The Origin: In the 1970s, an economist and professor of Yale, named William Nordhaus, was the first to theorize that warming of global temperatures more than 2°C, as compared to the pre-industrial era could cause the climate to dangerously move into limits that humans were completely unfamiliar with, essentially changing the world as we know it. However, this theory was not seen to be important at the time.
Further Research: It wasn't until more than a decade later, in 1988, when a professor at NASA, named Jim Hansen, spoke in front of US Congress about the link between man-made gas emissions and global warming. Although he did not specify exactly what dangerous climate change was, he was the first scientist to bring out the issue into the open to the public. Following on his work, a group of scientists at the Stockholm Environment Institute worked to find out the exact parameters for dangers in global warming. They found that, changes of over 1°C could cause fast and unpredictable changes in global weather, causing lots of damage to several ecosystems. However, to avoid the worst impacts, it was necessary to set a maximum limit of 2 degrees. These findings were largely responsible for the topic of global warming to appear in mainstream international politics, leading to agreements such as the United Nations Framework Convention on Climate Change, the Kyoto Protocol, and the Copenhagen Accord.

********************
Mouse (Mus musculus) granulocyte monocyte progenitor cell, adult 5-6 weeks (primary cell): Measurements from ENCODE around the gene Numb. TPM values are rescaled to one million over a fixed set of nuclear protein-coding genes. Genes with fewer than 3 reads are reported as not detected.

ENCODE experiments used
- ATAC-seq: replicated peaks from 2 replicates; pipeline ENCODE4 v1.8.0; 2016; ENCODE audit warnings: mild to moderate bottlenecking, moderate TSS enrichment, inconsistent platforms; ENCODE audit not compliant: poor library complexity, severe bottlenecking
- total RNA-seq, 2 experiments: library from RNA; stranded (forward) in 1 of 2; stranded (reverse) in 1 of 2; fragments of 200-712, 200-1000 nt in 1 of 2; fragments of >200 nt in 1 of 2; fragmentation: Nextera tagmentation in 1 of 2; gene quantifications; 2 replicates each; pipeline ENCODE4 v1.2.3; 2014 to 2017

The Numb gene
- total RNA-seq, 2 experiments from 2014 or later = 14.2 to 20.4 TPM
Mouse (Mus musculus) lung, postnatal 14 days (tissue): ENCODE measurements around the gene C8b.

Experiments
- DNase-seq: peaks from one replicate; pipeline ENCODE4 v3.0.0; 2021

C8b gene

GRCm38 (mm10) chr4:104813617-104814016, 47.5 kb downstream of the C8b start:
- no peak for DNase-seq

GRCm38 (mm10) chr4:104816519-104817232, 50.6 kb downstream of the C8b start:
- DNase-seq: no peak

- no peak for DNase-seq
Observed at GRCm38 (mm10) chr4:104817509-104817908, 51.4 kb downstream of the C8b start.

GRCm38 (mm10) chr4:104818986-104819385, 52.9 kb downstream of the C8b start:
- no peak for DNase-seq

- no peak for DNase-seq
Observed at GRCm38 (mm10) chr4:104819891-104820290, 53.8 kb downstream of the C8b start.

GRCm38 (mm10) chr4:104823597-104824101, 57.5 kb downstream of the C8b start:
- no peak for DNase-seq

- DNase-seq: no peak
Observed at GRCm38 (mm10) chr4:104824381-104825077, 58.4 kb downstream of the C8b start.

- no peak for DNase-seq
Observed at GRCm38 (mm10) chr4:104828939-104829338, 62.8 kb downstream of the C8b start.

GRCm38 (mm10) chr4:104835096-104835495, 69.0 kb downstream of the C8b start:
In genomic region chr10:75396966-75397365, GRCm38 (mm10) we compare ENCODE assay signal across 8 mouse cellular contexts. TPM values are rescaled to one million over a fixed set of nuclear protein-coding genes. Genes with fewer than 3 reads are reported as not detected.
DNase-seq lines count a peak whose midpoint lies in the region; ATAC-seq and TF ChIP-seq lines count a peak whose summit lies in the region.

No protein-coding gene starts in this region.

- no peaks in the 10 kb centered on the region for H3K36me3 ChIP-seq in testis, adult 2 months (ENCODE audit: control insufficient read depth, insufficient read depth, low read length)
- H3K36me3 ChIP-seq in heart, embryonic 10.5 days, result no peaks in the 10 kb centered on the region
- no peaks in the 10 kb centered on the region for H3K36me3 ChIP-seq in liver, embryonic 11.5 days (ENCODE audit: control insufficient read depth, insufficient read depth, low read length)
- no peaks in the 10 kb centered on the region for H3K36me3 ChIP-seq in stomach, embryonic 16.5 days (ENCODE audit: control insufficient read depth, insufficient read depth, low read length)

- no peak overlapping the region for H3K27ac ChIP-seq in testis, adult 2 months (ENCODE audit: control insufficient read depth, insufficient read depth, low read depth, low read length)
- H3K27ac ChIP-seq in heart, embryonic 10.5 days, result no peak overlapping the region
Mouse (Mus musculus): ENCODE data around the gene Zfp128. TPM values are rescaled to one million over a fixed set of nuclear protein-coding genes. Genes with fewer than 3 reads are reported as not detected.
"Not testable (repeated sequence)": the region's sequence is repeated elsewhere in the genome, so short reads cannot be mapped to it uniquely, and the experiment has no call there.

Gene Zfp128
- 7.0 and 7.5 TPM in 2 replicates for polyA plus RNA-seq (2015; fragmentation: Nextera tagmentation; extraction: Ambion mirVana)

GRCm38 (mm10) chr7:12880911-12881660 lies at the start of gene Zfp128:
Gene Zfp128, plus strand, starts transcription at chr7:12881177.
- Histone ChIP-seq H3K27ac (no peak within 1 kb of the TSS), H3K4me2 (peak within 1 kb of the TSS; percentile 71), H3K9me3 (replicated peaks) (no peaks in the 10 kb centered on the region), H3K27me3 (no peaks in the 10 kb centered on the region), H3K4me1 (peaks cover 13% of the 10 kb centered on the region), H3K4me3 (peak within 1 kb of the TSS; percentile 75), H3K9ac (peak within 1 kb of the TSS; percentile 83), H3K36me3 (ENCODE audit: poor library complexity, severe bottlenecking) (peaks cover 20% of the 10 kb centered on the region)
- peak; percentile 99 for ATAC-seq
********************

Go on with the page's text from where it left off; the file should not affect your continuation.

With the heads of governments of over 120 nations coming together, the December 2009 Climate Change Summit at Copenhagen was the largest meeting of world leaders in history. At the conference, prime ministers and presidents of nations who contributed to more than 80% of the world's pollution debated and discussed the agreement, named the Copenhagen Accord.
Provisions: Under this agreement, the developing and developed nations agreed for the first time to reduce greenhouse emissions, and to register accurate commitments of efforts to be taken by individual countries by the start of 2010. It was an important first step in lowering emissions and creating a low-carbon global economy. However, despite high expectations from the public and pressure from the media, the nations could not agree on a deal on limiting global climate change to 2 degree Celsius over the pre-industrial average, nor was the agreement legally binding. It took another year for the 2 degree limit to be formally introduced in international policies, during the signing of the Cancun agreements of 2010.